• 86. Acous$c  features  (III)   •  For  example:  the  Bayesian  Informa$on   Criterion  (BIC)  output:  
    • 87. Search  for  full  copies   •  For  each  video-­‐query  pair  we  compute  the   correla$on  of  each  feature  pair   Reference   FFT   X IFFT   Find  peaks   Possible   FFT   copy   •  We  then  find  the  posi$ons  with  high  similarity   (peaks).  
    • 88. Mul$modal  fusion   •  When  mul$ple  modali$es  are  available,  fusion   is  performed  on  the  correla$ons  
    • 89. Output  score   •  The  resul$ng  score  is  computed  by  weighted   sum  of  the  different  modali$es’  normalized   dot  product  at  the  found  peak   •  Automa$c  weights  are  obtained  via  
    • 90. Finding  subsegments  of  the  query   •  The  previously  described  algorithm  considers  the  whole   query  matches  a  por$on  of  the  reference  videos   •  To  avoid  such  restric$on  a  modifica$on  to  the  algorithm   first  splits  the  query  into  overlaping  20s  segments   •  By  accumula$ng  the  resul$ng  peaks  for  each  segment  we   can  obtain  the  main  delay  and  its  segment  
    • 91. Algorithm  performance  evalua$on   •  To  test  the  algorithm  we  used  the  MUSCLE-­‐ VCD  database:     –  Over  100  hours  of  reference  videos  from  the   SoundVision  group  (Nederlands)   –  2  test  sets   •  ST1:  15  query  videos  where  the  whole  query  is   considered   •  ST2:  3  videos  with  21  segments  appearing  in  the   reference  database   h+p://www-­‐roc.inria.fr/imedia/civr-­‐bench/benchMuscle.html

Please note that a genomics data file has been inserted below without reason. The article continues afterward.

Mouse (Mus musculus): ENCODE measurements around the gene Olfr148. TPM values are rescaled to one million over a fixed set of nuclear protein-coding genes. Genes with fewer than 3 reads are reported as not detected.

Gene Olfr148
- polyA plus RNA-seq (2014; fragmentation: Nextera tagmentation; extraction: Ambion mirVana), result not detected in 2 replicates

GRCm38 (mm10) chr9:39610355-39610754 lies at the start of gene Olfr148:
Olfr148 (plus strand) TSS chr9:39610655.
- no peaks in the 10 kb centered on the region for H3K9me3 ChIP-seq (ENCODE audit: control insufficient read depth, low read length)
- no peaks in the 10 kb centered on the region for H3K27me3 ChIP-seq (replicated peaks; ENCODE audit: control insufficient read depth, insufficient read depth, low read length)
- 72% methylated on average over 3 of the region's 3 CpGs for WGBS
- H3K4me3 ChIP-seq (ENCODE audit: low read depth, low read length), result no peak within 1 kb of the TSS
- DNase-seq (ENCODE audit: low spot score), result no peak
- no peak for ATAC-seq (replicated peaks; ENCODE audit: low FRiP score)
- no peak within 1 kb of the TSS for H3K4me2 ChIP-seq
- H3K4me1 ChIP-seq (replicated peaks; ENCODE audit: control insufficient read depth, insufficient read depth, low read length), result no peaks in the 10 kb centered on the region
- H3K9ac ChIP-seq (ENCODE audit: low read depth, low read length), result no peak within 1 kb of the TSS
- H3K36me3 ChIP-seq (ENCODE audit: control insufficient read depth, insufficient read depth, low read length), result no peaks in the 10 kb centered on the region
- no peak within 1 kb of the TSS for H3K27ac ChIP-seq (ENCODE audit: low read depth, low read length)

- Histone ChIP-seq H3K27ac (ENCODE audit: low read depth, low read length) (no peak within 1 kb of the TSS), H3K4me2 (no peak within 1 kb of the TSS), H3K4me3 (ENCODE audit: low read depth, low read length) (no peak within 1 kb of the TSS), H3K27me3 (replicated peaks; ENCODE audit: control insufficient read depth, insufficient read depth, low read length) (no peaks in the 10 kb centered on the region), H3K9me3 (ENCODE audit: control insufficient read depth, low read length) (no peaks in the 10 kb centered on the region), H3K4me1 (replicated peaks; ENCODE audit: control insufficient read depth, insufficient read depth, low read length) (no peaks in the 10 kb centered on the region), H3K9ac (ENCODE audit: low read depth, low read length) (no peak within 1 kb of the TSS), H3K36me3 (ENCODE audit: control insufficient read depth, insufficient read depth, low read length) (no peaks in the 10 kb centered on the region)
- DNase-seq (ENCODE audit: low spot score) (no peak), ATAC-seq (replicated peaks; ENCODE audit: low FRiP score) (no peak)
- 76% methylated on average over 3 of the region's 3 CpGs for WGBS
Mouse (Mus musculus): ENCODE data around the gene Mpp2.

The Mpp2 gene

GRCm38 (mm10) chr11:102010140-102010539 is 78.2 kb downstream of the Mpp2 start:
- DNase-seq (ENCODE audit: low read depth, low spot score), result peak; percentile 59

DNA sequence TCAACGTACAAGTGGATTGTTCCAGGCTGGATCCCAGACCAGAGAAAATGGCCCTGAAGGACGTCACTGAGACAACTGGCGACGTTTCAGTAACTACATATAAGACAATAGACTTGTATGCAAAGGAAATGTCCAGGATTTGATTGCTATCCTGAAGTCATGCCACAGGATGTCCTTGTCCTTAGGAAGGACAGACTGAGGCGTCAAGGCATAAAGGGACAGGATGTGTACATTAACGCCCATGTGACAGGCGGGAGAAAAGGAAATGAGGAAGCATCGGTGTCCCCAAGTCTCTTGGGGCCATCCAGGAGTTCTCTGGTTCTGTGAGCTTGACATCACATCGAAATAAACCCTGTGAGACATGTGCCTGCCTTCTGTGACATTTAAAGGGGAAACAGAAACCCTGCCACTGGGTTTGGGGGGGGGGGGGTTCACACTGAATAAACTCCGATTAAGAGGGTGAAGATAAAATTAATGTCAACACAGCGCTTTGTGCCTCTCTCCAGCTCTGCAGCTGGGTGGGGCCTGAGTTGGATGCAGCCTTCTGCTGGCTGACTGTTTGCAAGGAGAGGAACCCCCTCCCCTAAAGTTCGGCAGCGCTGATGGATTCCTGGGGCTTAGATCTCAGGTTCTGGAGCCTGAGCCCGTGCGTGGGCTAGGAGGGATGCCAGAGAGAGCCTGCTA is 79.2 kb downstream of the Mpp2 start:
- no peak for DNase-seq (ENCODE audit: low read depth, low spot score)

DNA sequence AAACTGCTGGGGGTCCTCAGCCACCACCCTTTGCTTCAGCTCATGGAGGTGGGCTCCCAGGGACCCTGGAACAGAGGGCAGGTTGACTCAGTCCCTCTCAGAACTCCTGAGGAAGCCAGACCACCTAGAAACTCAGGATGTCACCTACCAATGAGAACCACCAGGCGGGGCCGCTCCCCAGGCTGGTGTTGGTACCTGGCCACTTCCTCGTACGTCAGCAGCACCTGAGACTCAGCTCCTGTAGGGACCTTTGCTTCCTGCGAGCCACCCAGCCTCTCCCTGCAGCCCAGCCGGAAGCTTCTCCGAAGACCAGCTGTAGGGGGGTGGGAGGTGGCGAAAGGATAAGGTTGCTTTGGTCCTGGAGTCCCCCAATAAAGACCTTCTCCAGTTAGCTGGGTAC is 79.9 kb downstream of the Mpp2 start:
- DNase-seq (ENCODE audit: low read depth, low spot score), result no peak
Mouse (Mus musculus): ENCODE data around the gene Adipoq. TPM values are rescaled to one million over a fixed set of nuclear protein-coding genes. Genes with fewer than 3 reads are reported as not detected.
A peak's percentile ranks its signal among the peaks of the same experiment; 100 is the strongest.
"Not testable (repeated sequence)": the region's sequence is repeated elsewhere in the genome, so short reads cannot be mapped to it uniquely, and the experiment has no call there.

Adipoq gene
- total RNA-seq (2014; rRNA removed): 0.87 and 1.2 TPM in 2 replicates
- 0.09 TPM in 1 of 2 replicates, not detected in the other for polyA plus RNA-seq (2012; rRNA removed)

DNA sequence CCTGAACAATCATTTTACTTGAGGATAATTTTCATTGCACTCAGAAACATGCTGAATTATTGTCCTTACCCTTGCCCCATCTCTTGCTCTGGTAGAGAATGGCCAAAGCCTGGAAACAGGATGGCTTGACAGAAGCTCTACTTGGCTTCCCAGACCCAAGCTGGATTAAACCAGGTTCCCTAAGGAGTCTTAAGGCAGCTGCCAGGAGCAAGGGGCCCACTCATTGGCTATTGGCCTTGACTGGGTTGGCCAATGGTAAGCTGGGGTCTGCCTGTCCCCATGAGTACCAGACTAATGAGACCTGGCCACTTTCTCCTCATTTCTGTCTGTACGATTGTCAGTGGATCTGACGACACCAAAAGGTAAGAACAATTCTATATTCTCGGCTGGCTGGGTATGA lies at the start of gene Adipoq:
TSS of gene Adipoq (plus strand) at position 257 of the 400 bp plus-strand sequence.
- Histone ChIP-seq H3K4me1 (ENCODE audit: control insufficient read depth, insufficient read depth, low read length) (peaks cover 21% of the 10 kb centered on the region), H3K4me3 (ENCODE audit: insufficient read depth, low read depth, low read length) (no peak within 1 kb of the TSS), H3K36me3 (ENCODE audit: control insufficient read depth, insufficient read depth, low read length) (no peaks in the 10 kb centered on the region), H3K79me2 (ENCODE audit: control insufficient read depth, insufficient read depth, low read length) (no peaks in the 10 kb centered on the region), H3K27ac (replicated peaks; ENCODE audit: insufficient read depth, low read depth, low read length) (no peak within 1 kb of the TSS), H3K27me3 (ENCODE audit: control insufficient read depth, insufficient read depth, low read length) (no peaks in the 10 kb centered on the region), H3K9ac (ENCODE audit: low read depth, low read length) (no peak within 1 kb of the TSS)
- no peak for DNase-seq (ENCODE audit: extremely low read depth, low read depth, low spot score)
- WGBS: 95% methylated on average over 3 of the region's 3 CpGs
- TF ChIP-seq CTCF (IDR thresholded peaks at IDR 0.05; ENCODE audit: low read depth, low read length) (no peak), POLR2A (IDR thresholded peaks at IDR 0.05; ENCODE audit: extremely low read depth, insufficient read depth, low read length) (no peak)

• 92. MUSCLE-­‐VCD  transforma$on  examples  
    • 93. Evalua$on  metrics   •  We  use  the  same  metrics  as  in  the  MUSCLE-­‐ VCD  benchmark  tests  
    • 94. Evalua$on  metrics  (II)   •  We  also  use  the  more  standard  Precision  and   recall  metrics  
    • 95. Evalua$on  results  
    • 96. Evalua$on  results  histogram  for  ST1  
    • 97. Youtube  reranking  applica$on   •  We  downloaded  all   videos  searching  for   the  top  20  most   viewed  and  20  most   visited  videos  
    • 98. Youtube  reranking  applica$on   •  We  applied  mul$modal  copy  detec$on  and   grouped  all  near  duplicates  
    • 99. Youtube  Reranking  test     •  Results  show  how   some  videos  have   mul$ple  clear  copies   that  can  boost  their   ranking  once  clustered  
    • 100. Thanks  for  your  aHen;on   xanguera@$d.es   www.xavieranguera.com   Linkedin:  h+p://es.linkedin.com/in/xanguera   Twi+er:  h+p://twi+er.com/xanguera   Website:  h+p://www.xavieranguera.com/